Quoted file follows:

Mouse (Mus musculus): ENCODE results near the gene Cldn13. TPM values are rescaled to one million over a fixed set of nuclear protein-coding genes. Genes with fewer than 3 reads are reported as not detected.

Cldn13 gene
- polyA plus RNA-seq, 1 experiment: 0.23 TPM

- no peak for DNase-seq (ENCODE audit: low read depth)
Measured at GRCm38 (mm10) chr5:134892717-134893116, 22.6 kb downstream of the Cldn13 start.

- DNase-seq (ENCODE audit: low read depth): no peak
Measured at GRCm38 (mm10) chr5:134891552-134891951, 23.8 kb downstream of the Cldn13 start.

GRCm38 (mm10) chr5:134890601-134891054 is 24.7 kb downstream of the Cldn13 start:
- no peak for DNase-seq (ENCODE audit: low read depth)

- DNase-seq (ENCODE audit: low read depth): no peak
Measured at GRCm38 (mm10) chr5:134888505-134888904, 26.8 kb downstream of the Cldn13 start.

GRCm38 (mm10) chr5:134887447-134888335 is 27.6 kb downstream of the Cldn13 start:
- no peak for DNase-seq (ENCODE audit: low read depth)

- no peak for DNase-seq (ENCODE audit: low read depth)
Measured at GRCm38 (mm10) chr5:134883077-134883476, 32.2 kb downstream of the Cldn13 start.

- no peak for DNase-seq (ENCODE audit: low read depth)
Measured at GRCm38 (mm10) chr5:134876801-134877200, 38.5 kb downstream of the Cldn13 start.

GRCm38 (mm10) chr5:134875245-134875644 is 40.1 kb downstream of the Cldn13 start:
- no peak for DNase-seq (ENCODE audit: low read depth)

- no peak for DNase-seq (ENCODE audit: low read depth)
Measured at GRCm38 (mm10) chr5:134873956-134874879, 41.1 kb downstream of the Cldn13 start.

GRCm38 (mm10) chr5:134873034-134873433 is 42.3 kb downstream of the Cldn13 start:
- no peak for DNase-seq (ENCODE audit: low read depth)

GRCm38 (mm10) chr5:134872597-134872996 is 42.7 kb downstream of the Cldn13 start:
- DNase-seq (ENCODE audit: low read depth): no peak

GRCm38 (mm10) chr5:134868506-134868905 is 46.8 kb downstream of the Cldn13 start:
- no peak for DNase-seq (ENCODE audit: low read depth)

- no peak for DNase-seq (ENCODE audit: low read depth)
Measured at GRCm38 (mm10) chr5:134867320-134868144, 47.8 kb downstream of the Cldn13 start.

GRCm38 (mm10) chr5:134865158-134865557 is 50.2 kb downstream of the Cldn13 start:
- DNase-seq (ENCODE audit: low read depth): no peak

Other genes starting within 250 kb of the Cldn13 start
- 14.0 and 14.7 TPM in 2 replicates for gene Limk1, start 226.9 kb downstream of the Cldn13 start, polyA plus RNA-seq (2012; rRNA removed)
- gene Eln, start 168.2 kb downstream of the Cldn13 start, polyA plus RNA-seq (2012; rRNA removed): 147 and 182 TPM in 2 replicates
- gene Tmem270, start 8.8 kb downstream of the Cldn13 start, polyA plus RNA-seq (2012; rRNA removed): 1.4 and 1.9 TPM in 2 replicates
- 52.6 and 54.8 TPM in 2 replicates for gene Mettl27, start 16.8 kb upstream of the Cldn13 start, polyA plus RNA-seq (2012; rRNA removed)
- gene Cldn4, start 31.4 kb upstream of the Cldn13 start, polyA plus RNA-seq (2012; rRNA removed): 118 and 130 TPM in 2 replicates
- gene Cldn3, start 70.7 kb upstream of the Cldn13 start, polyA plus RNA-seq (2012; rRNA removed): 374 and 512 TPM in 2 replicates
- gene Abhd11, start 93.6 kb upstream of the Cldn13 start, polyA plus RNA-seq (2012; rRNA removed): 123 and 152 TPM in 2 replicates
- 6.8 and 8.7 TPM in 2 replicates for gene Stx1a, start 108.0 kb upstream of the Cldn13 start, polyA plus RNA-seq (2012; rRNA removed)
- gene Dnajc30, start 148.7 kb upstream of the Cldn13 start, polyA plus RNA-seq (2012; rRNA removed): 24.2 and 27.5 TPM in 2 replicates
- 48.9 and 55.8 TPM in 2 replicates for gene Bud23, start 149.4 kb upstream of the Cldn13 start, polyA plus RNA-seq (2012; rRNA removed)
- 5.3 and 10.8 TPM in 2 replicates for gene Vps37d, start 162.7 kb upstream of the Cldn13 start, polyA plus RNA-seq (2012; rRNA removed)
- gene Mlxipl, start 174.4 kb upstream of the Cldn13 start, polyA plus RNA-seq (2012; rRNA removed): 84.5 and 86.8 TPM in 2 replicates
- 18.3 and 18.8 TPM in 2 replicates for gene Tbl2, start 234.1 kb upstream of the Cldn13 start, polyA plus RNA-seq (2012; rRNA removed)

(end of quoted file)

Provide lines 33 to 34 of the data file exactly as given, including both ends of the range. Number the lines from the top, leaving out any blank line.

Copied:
- 14.0 and 14.7 TPM in 2 replicates for gene Limk1, start 226.9 kb downstream of the Cldn13 start, polyA plus RNA-seq (2012; rRNA removed)
- gene Eln, start 168.2 kb downstream of the Cldn13 start, polyA plus RNA-seq (2012; rRNA removed): 147 and 182 TPM in 2 replicates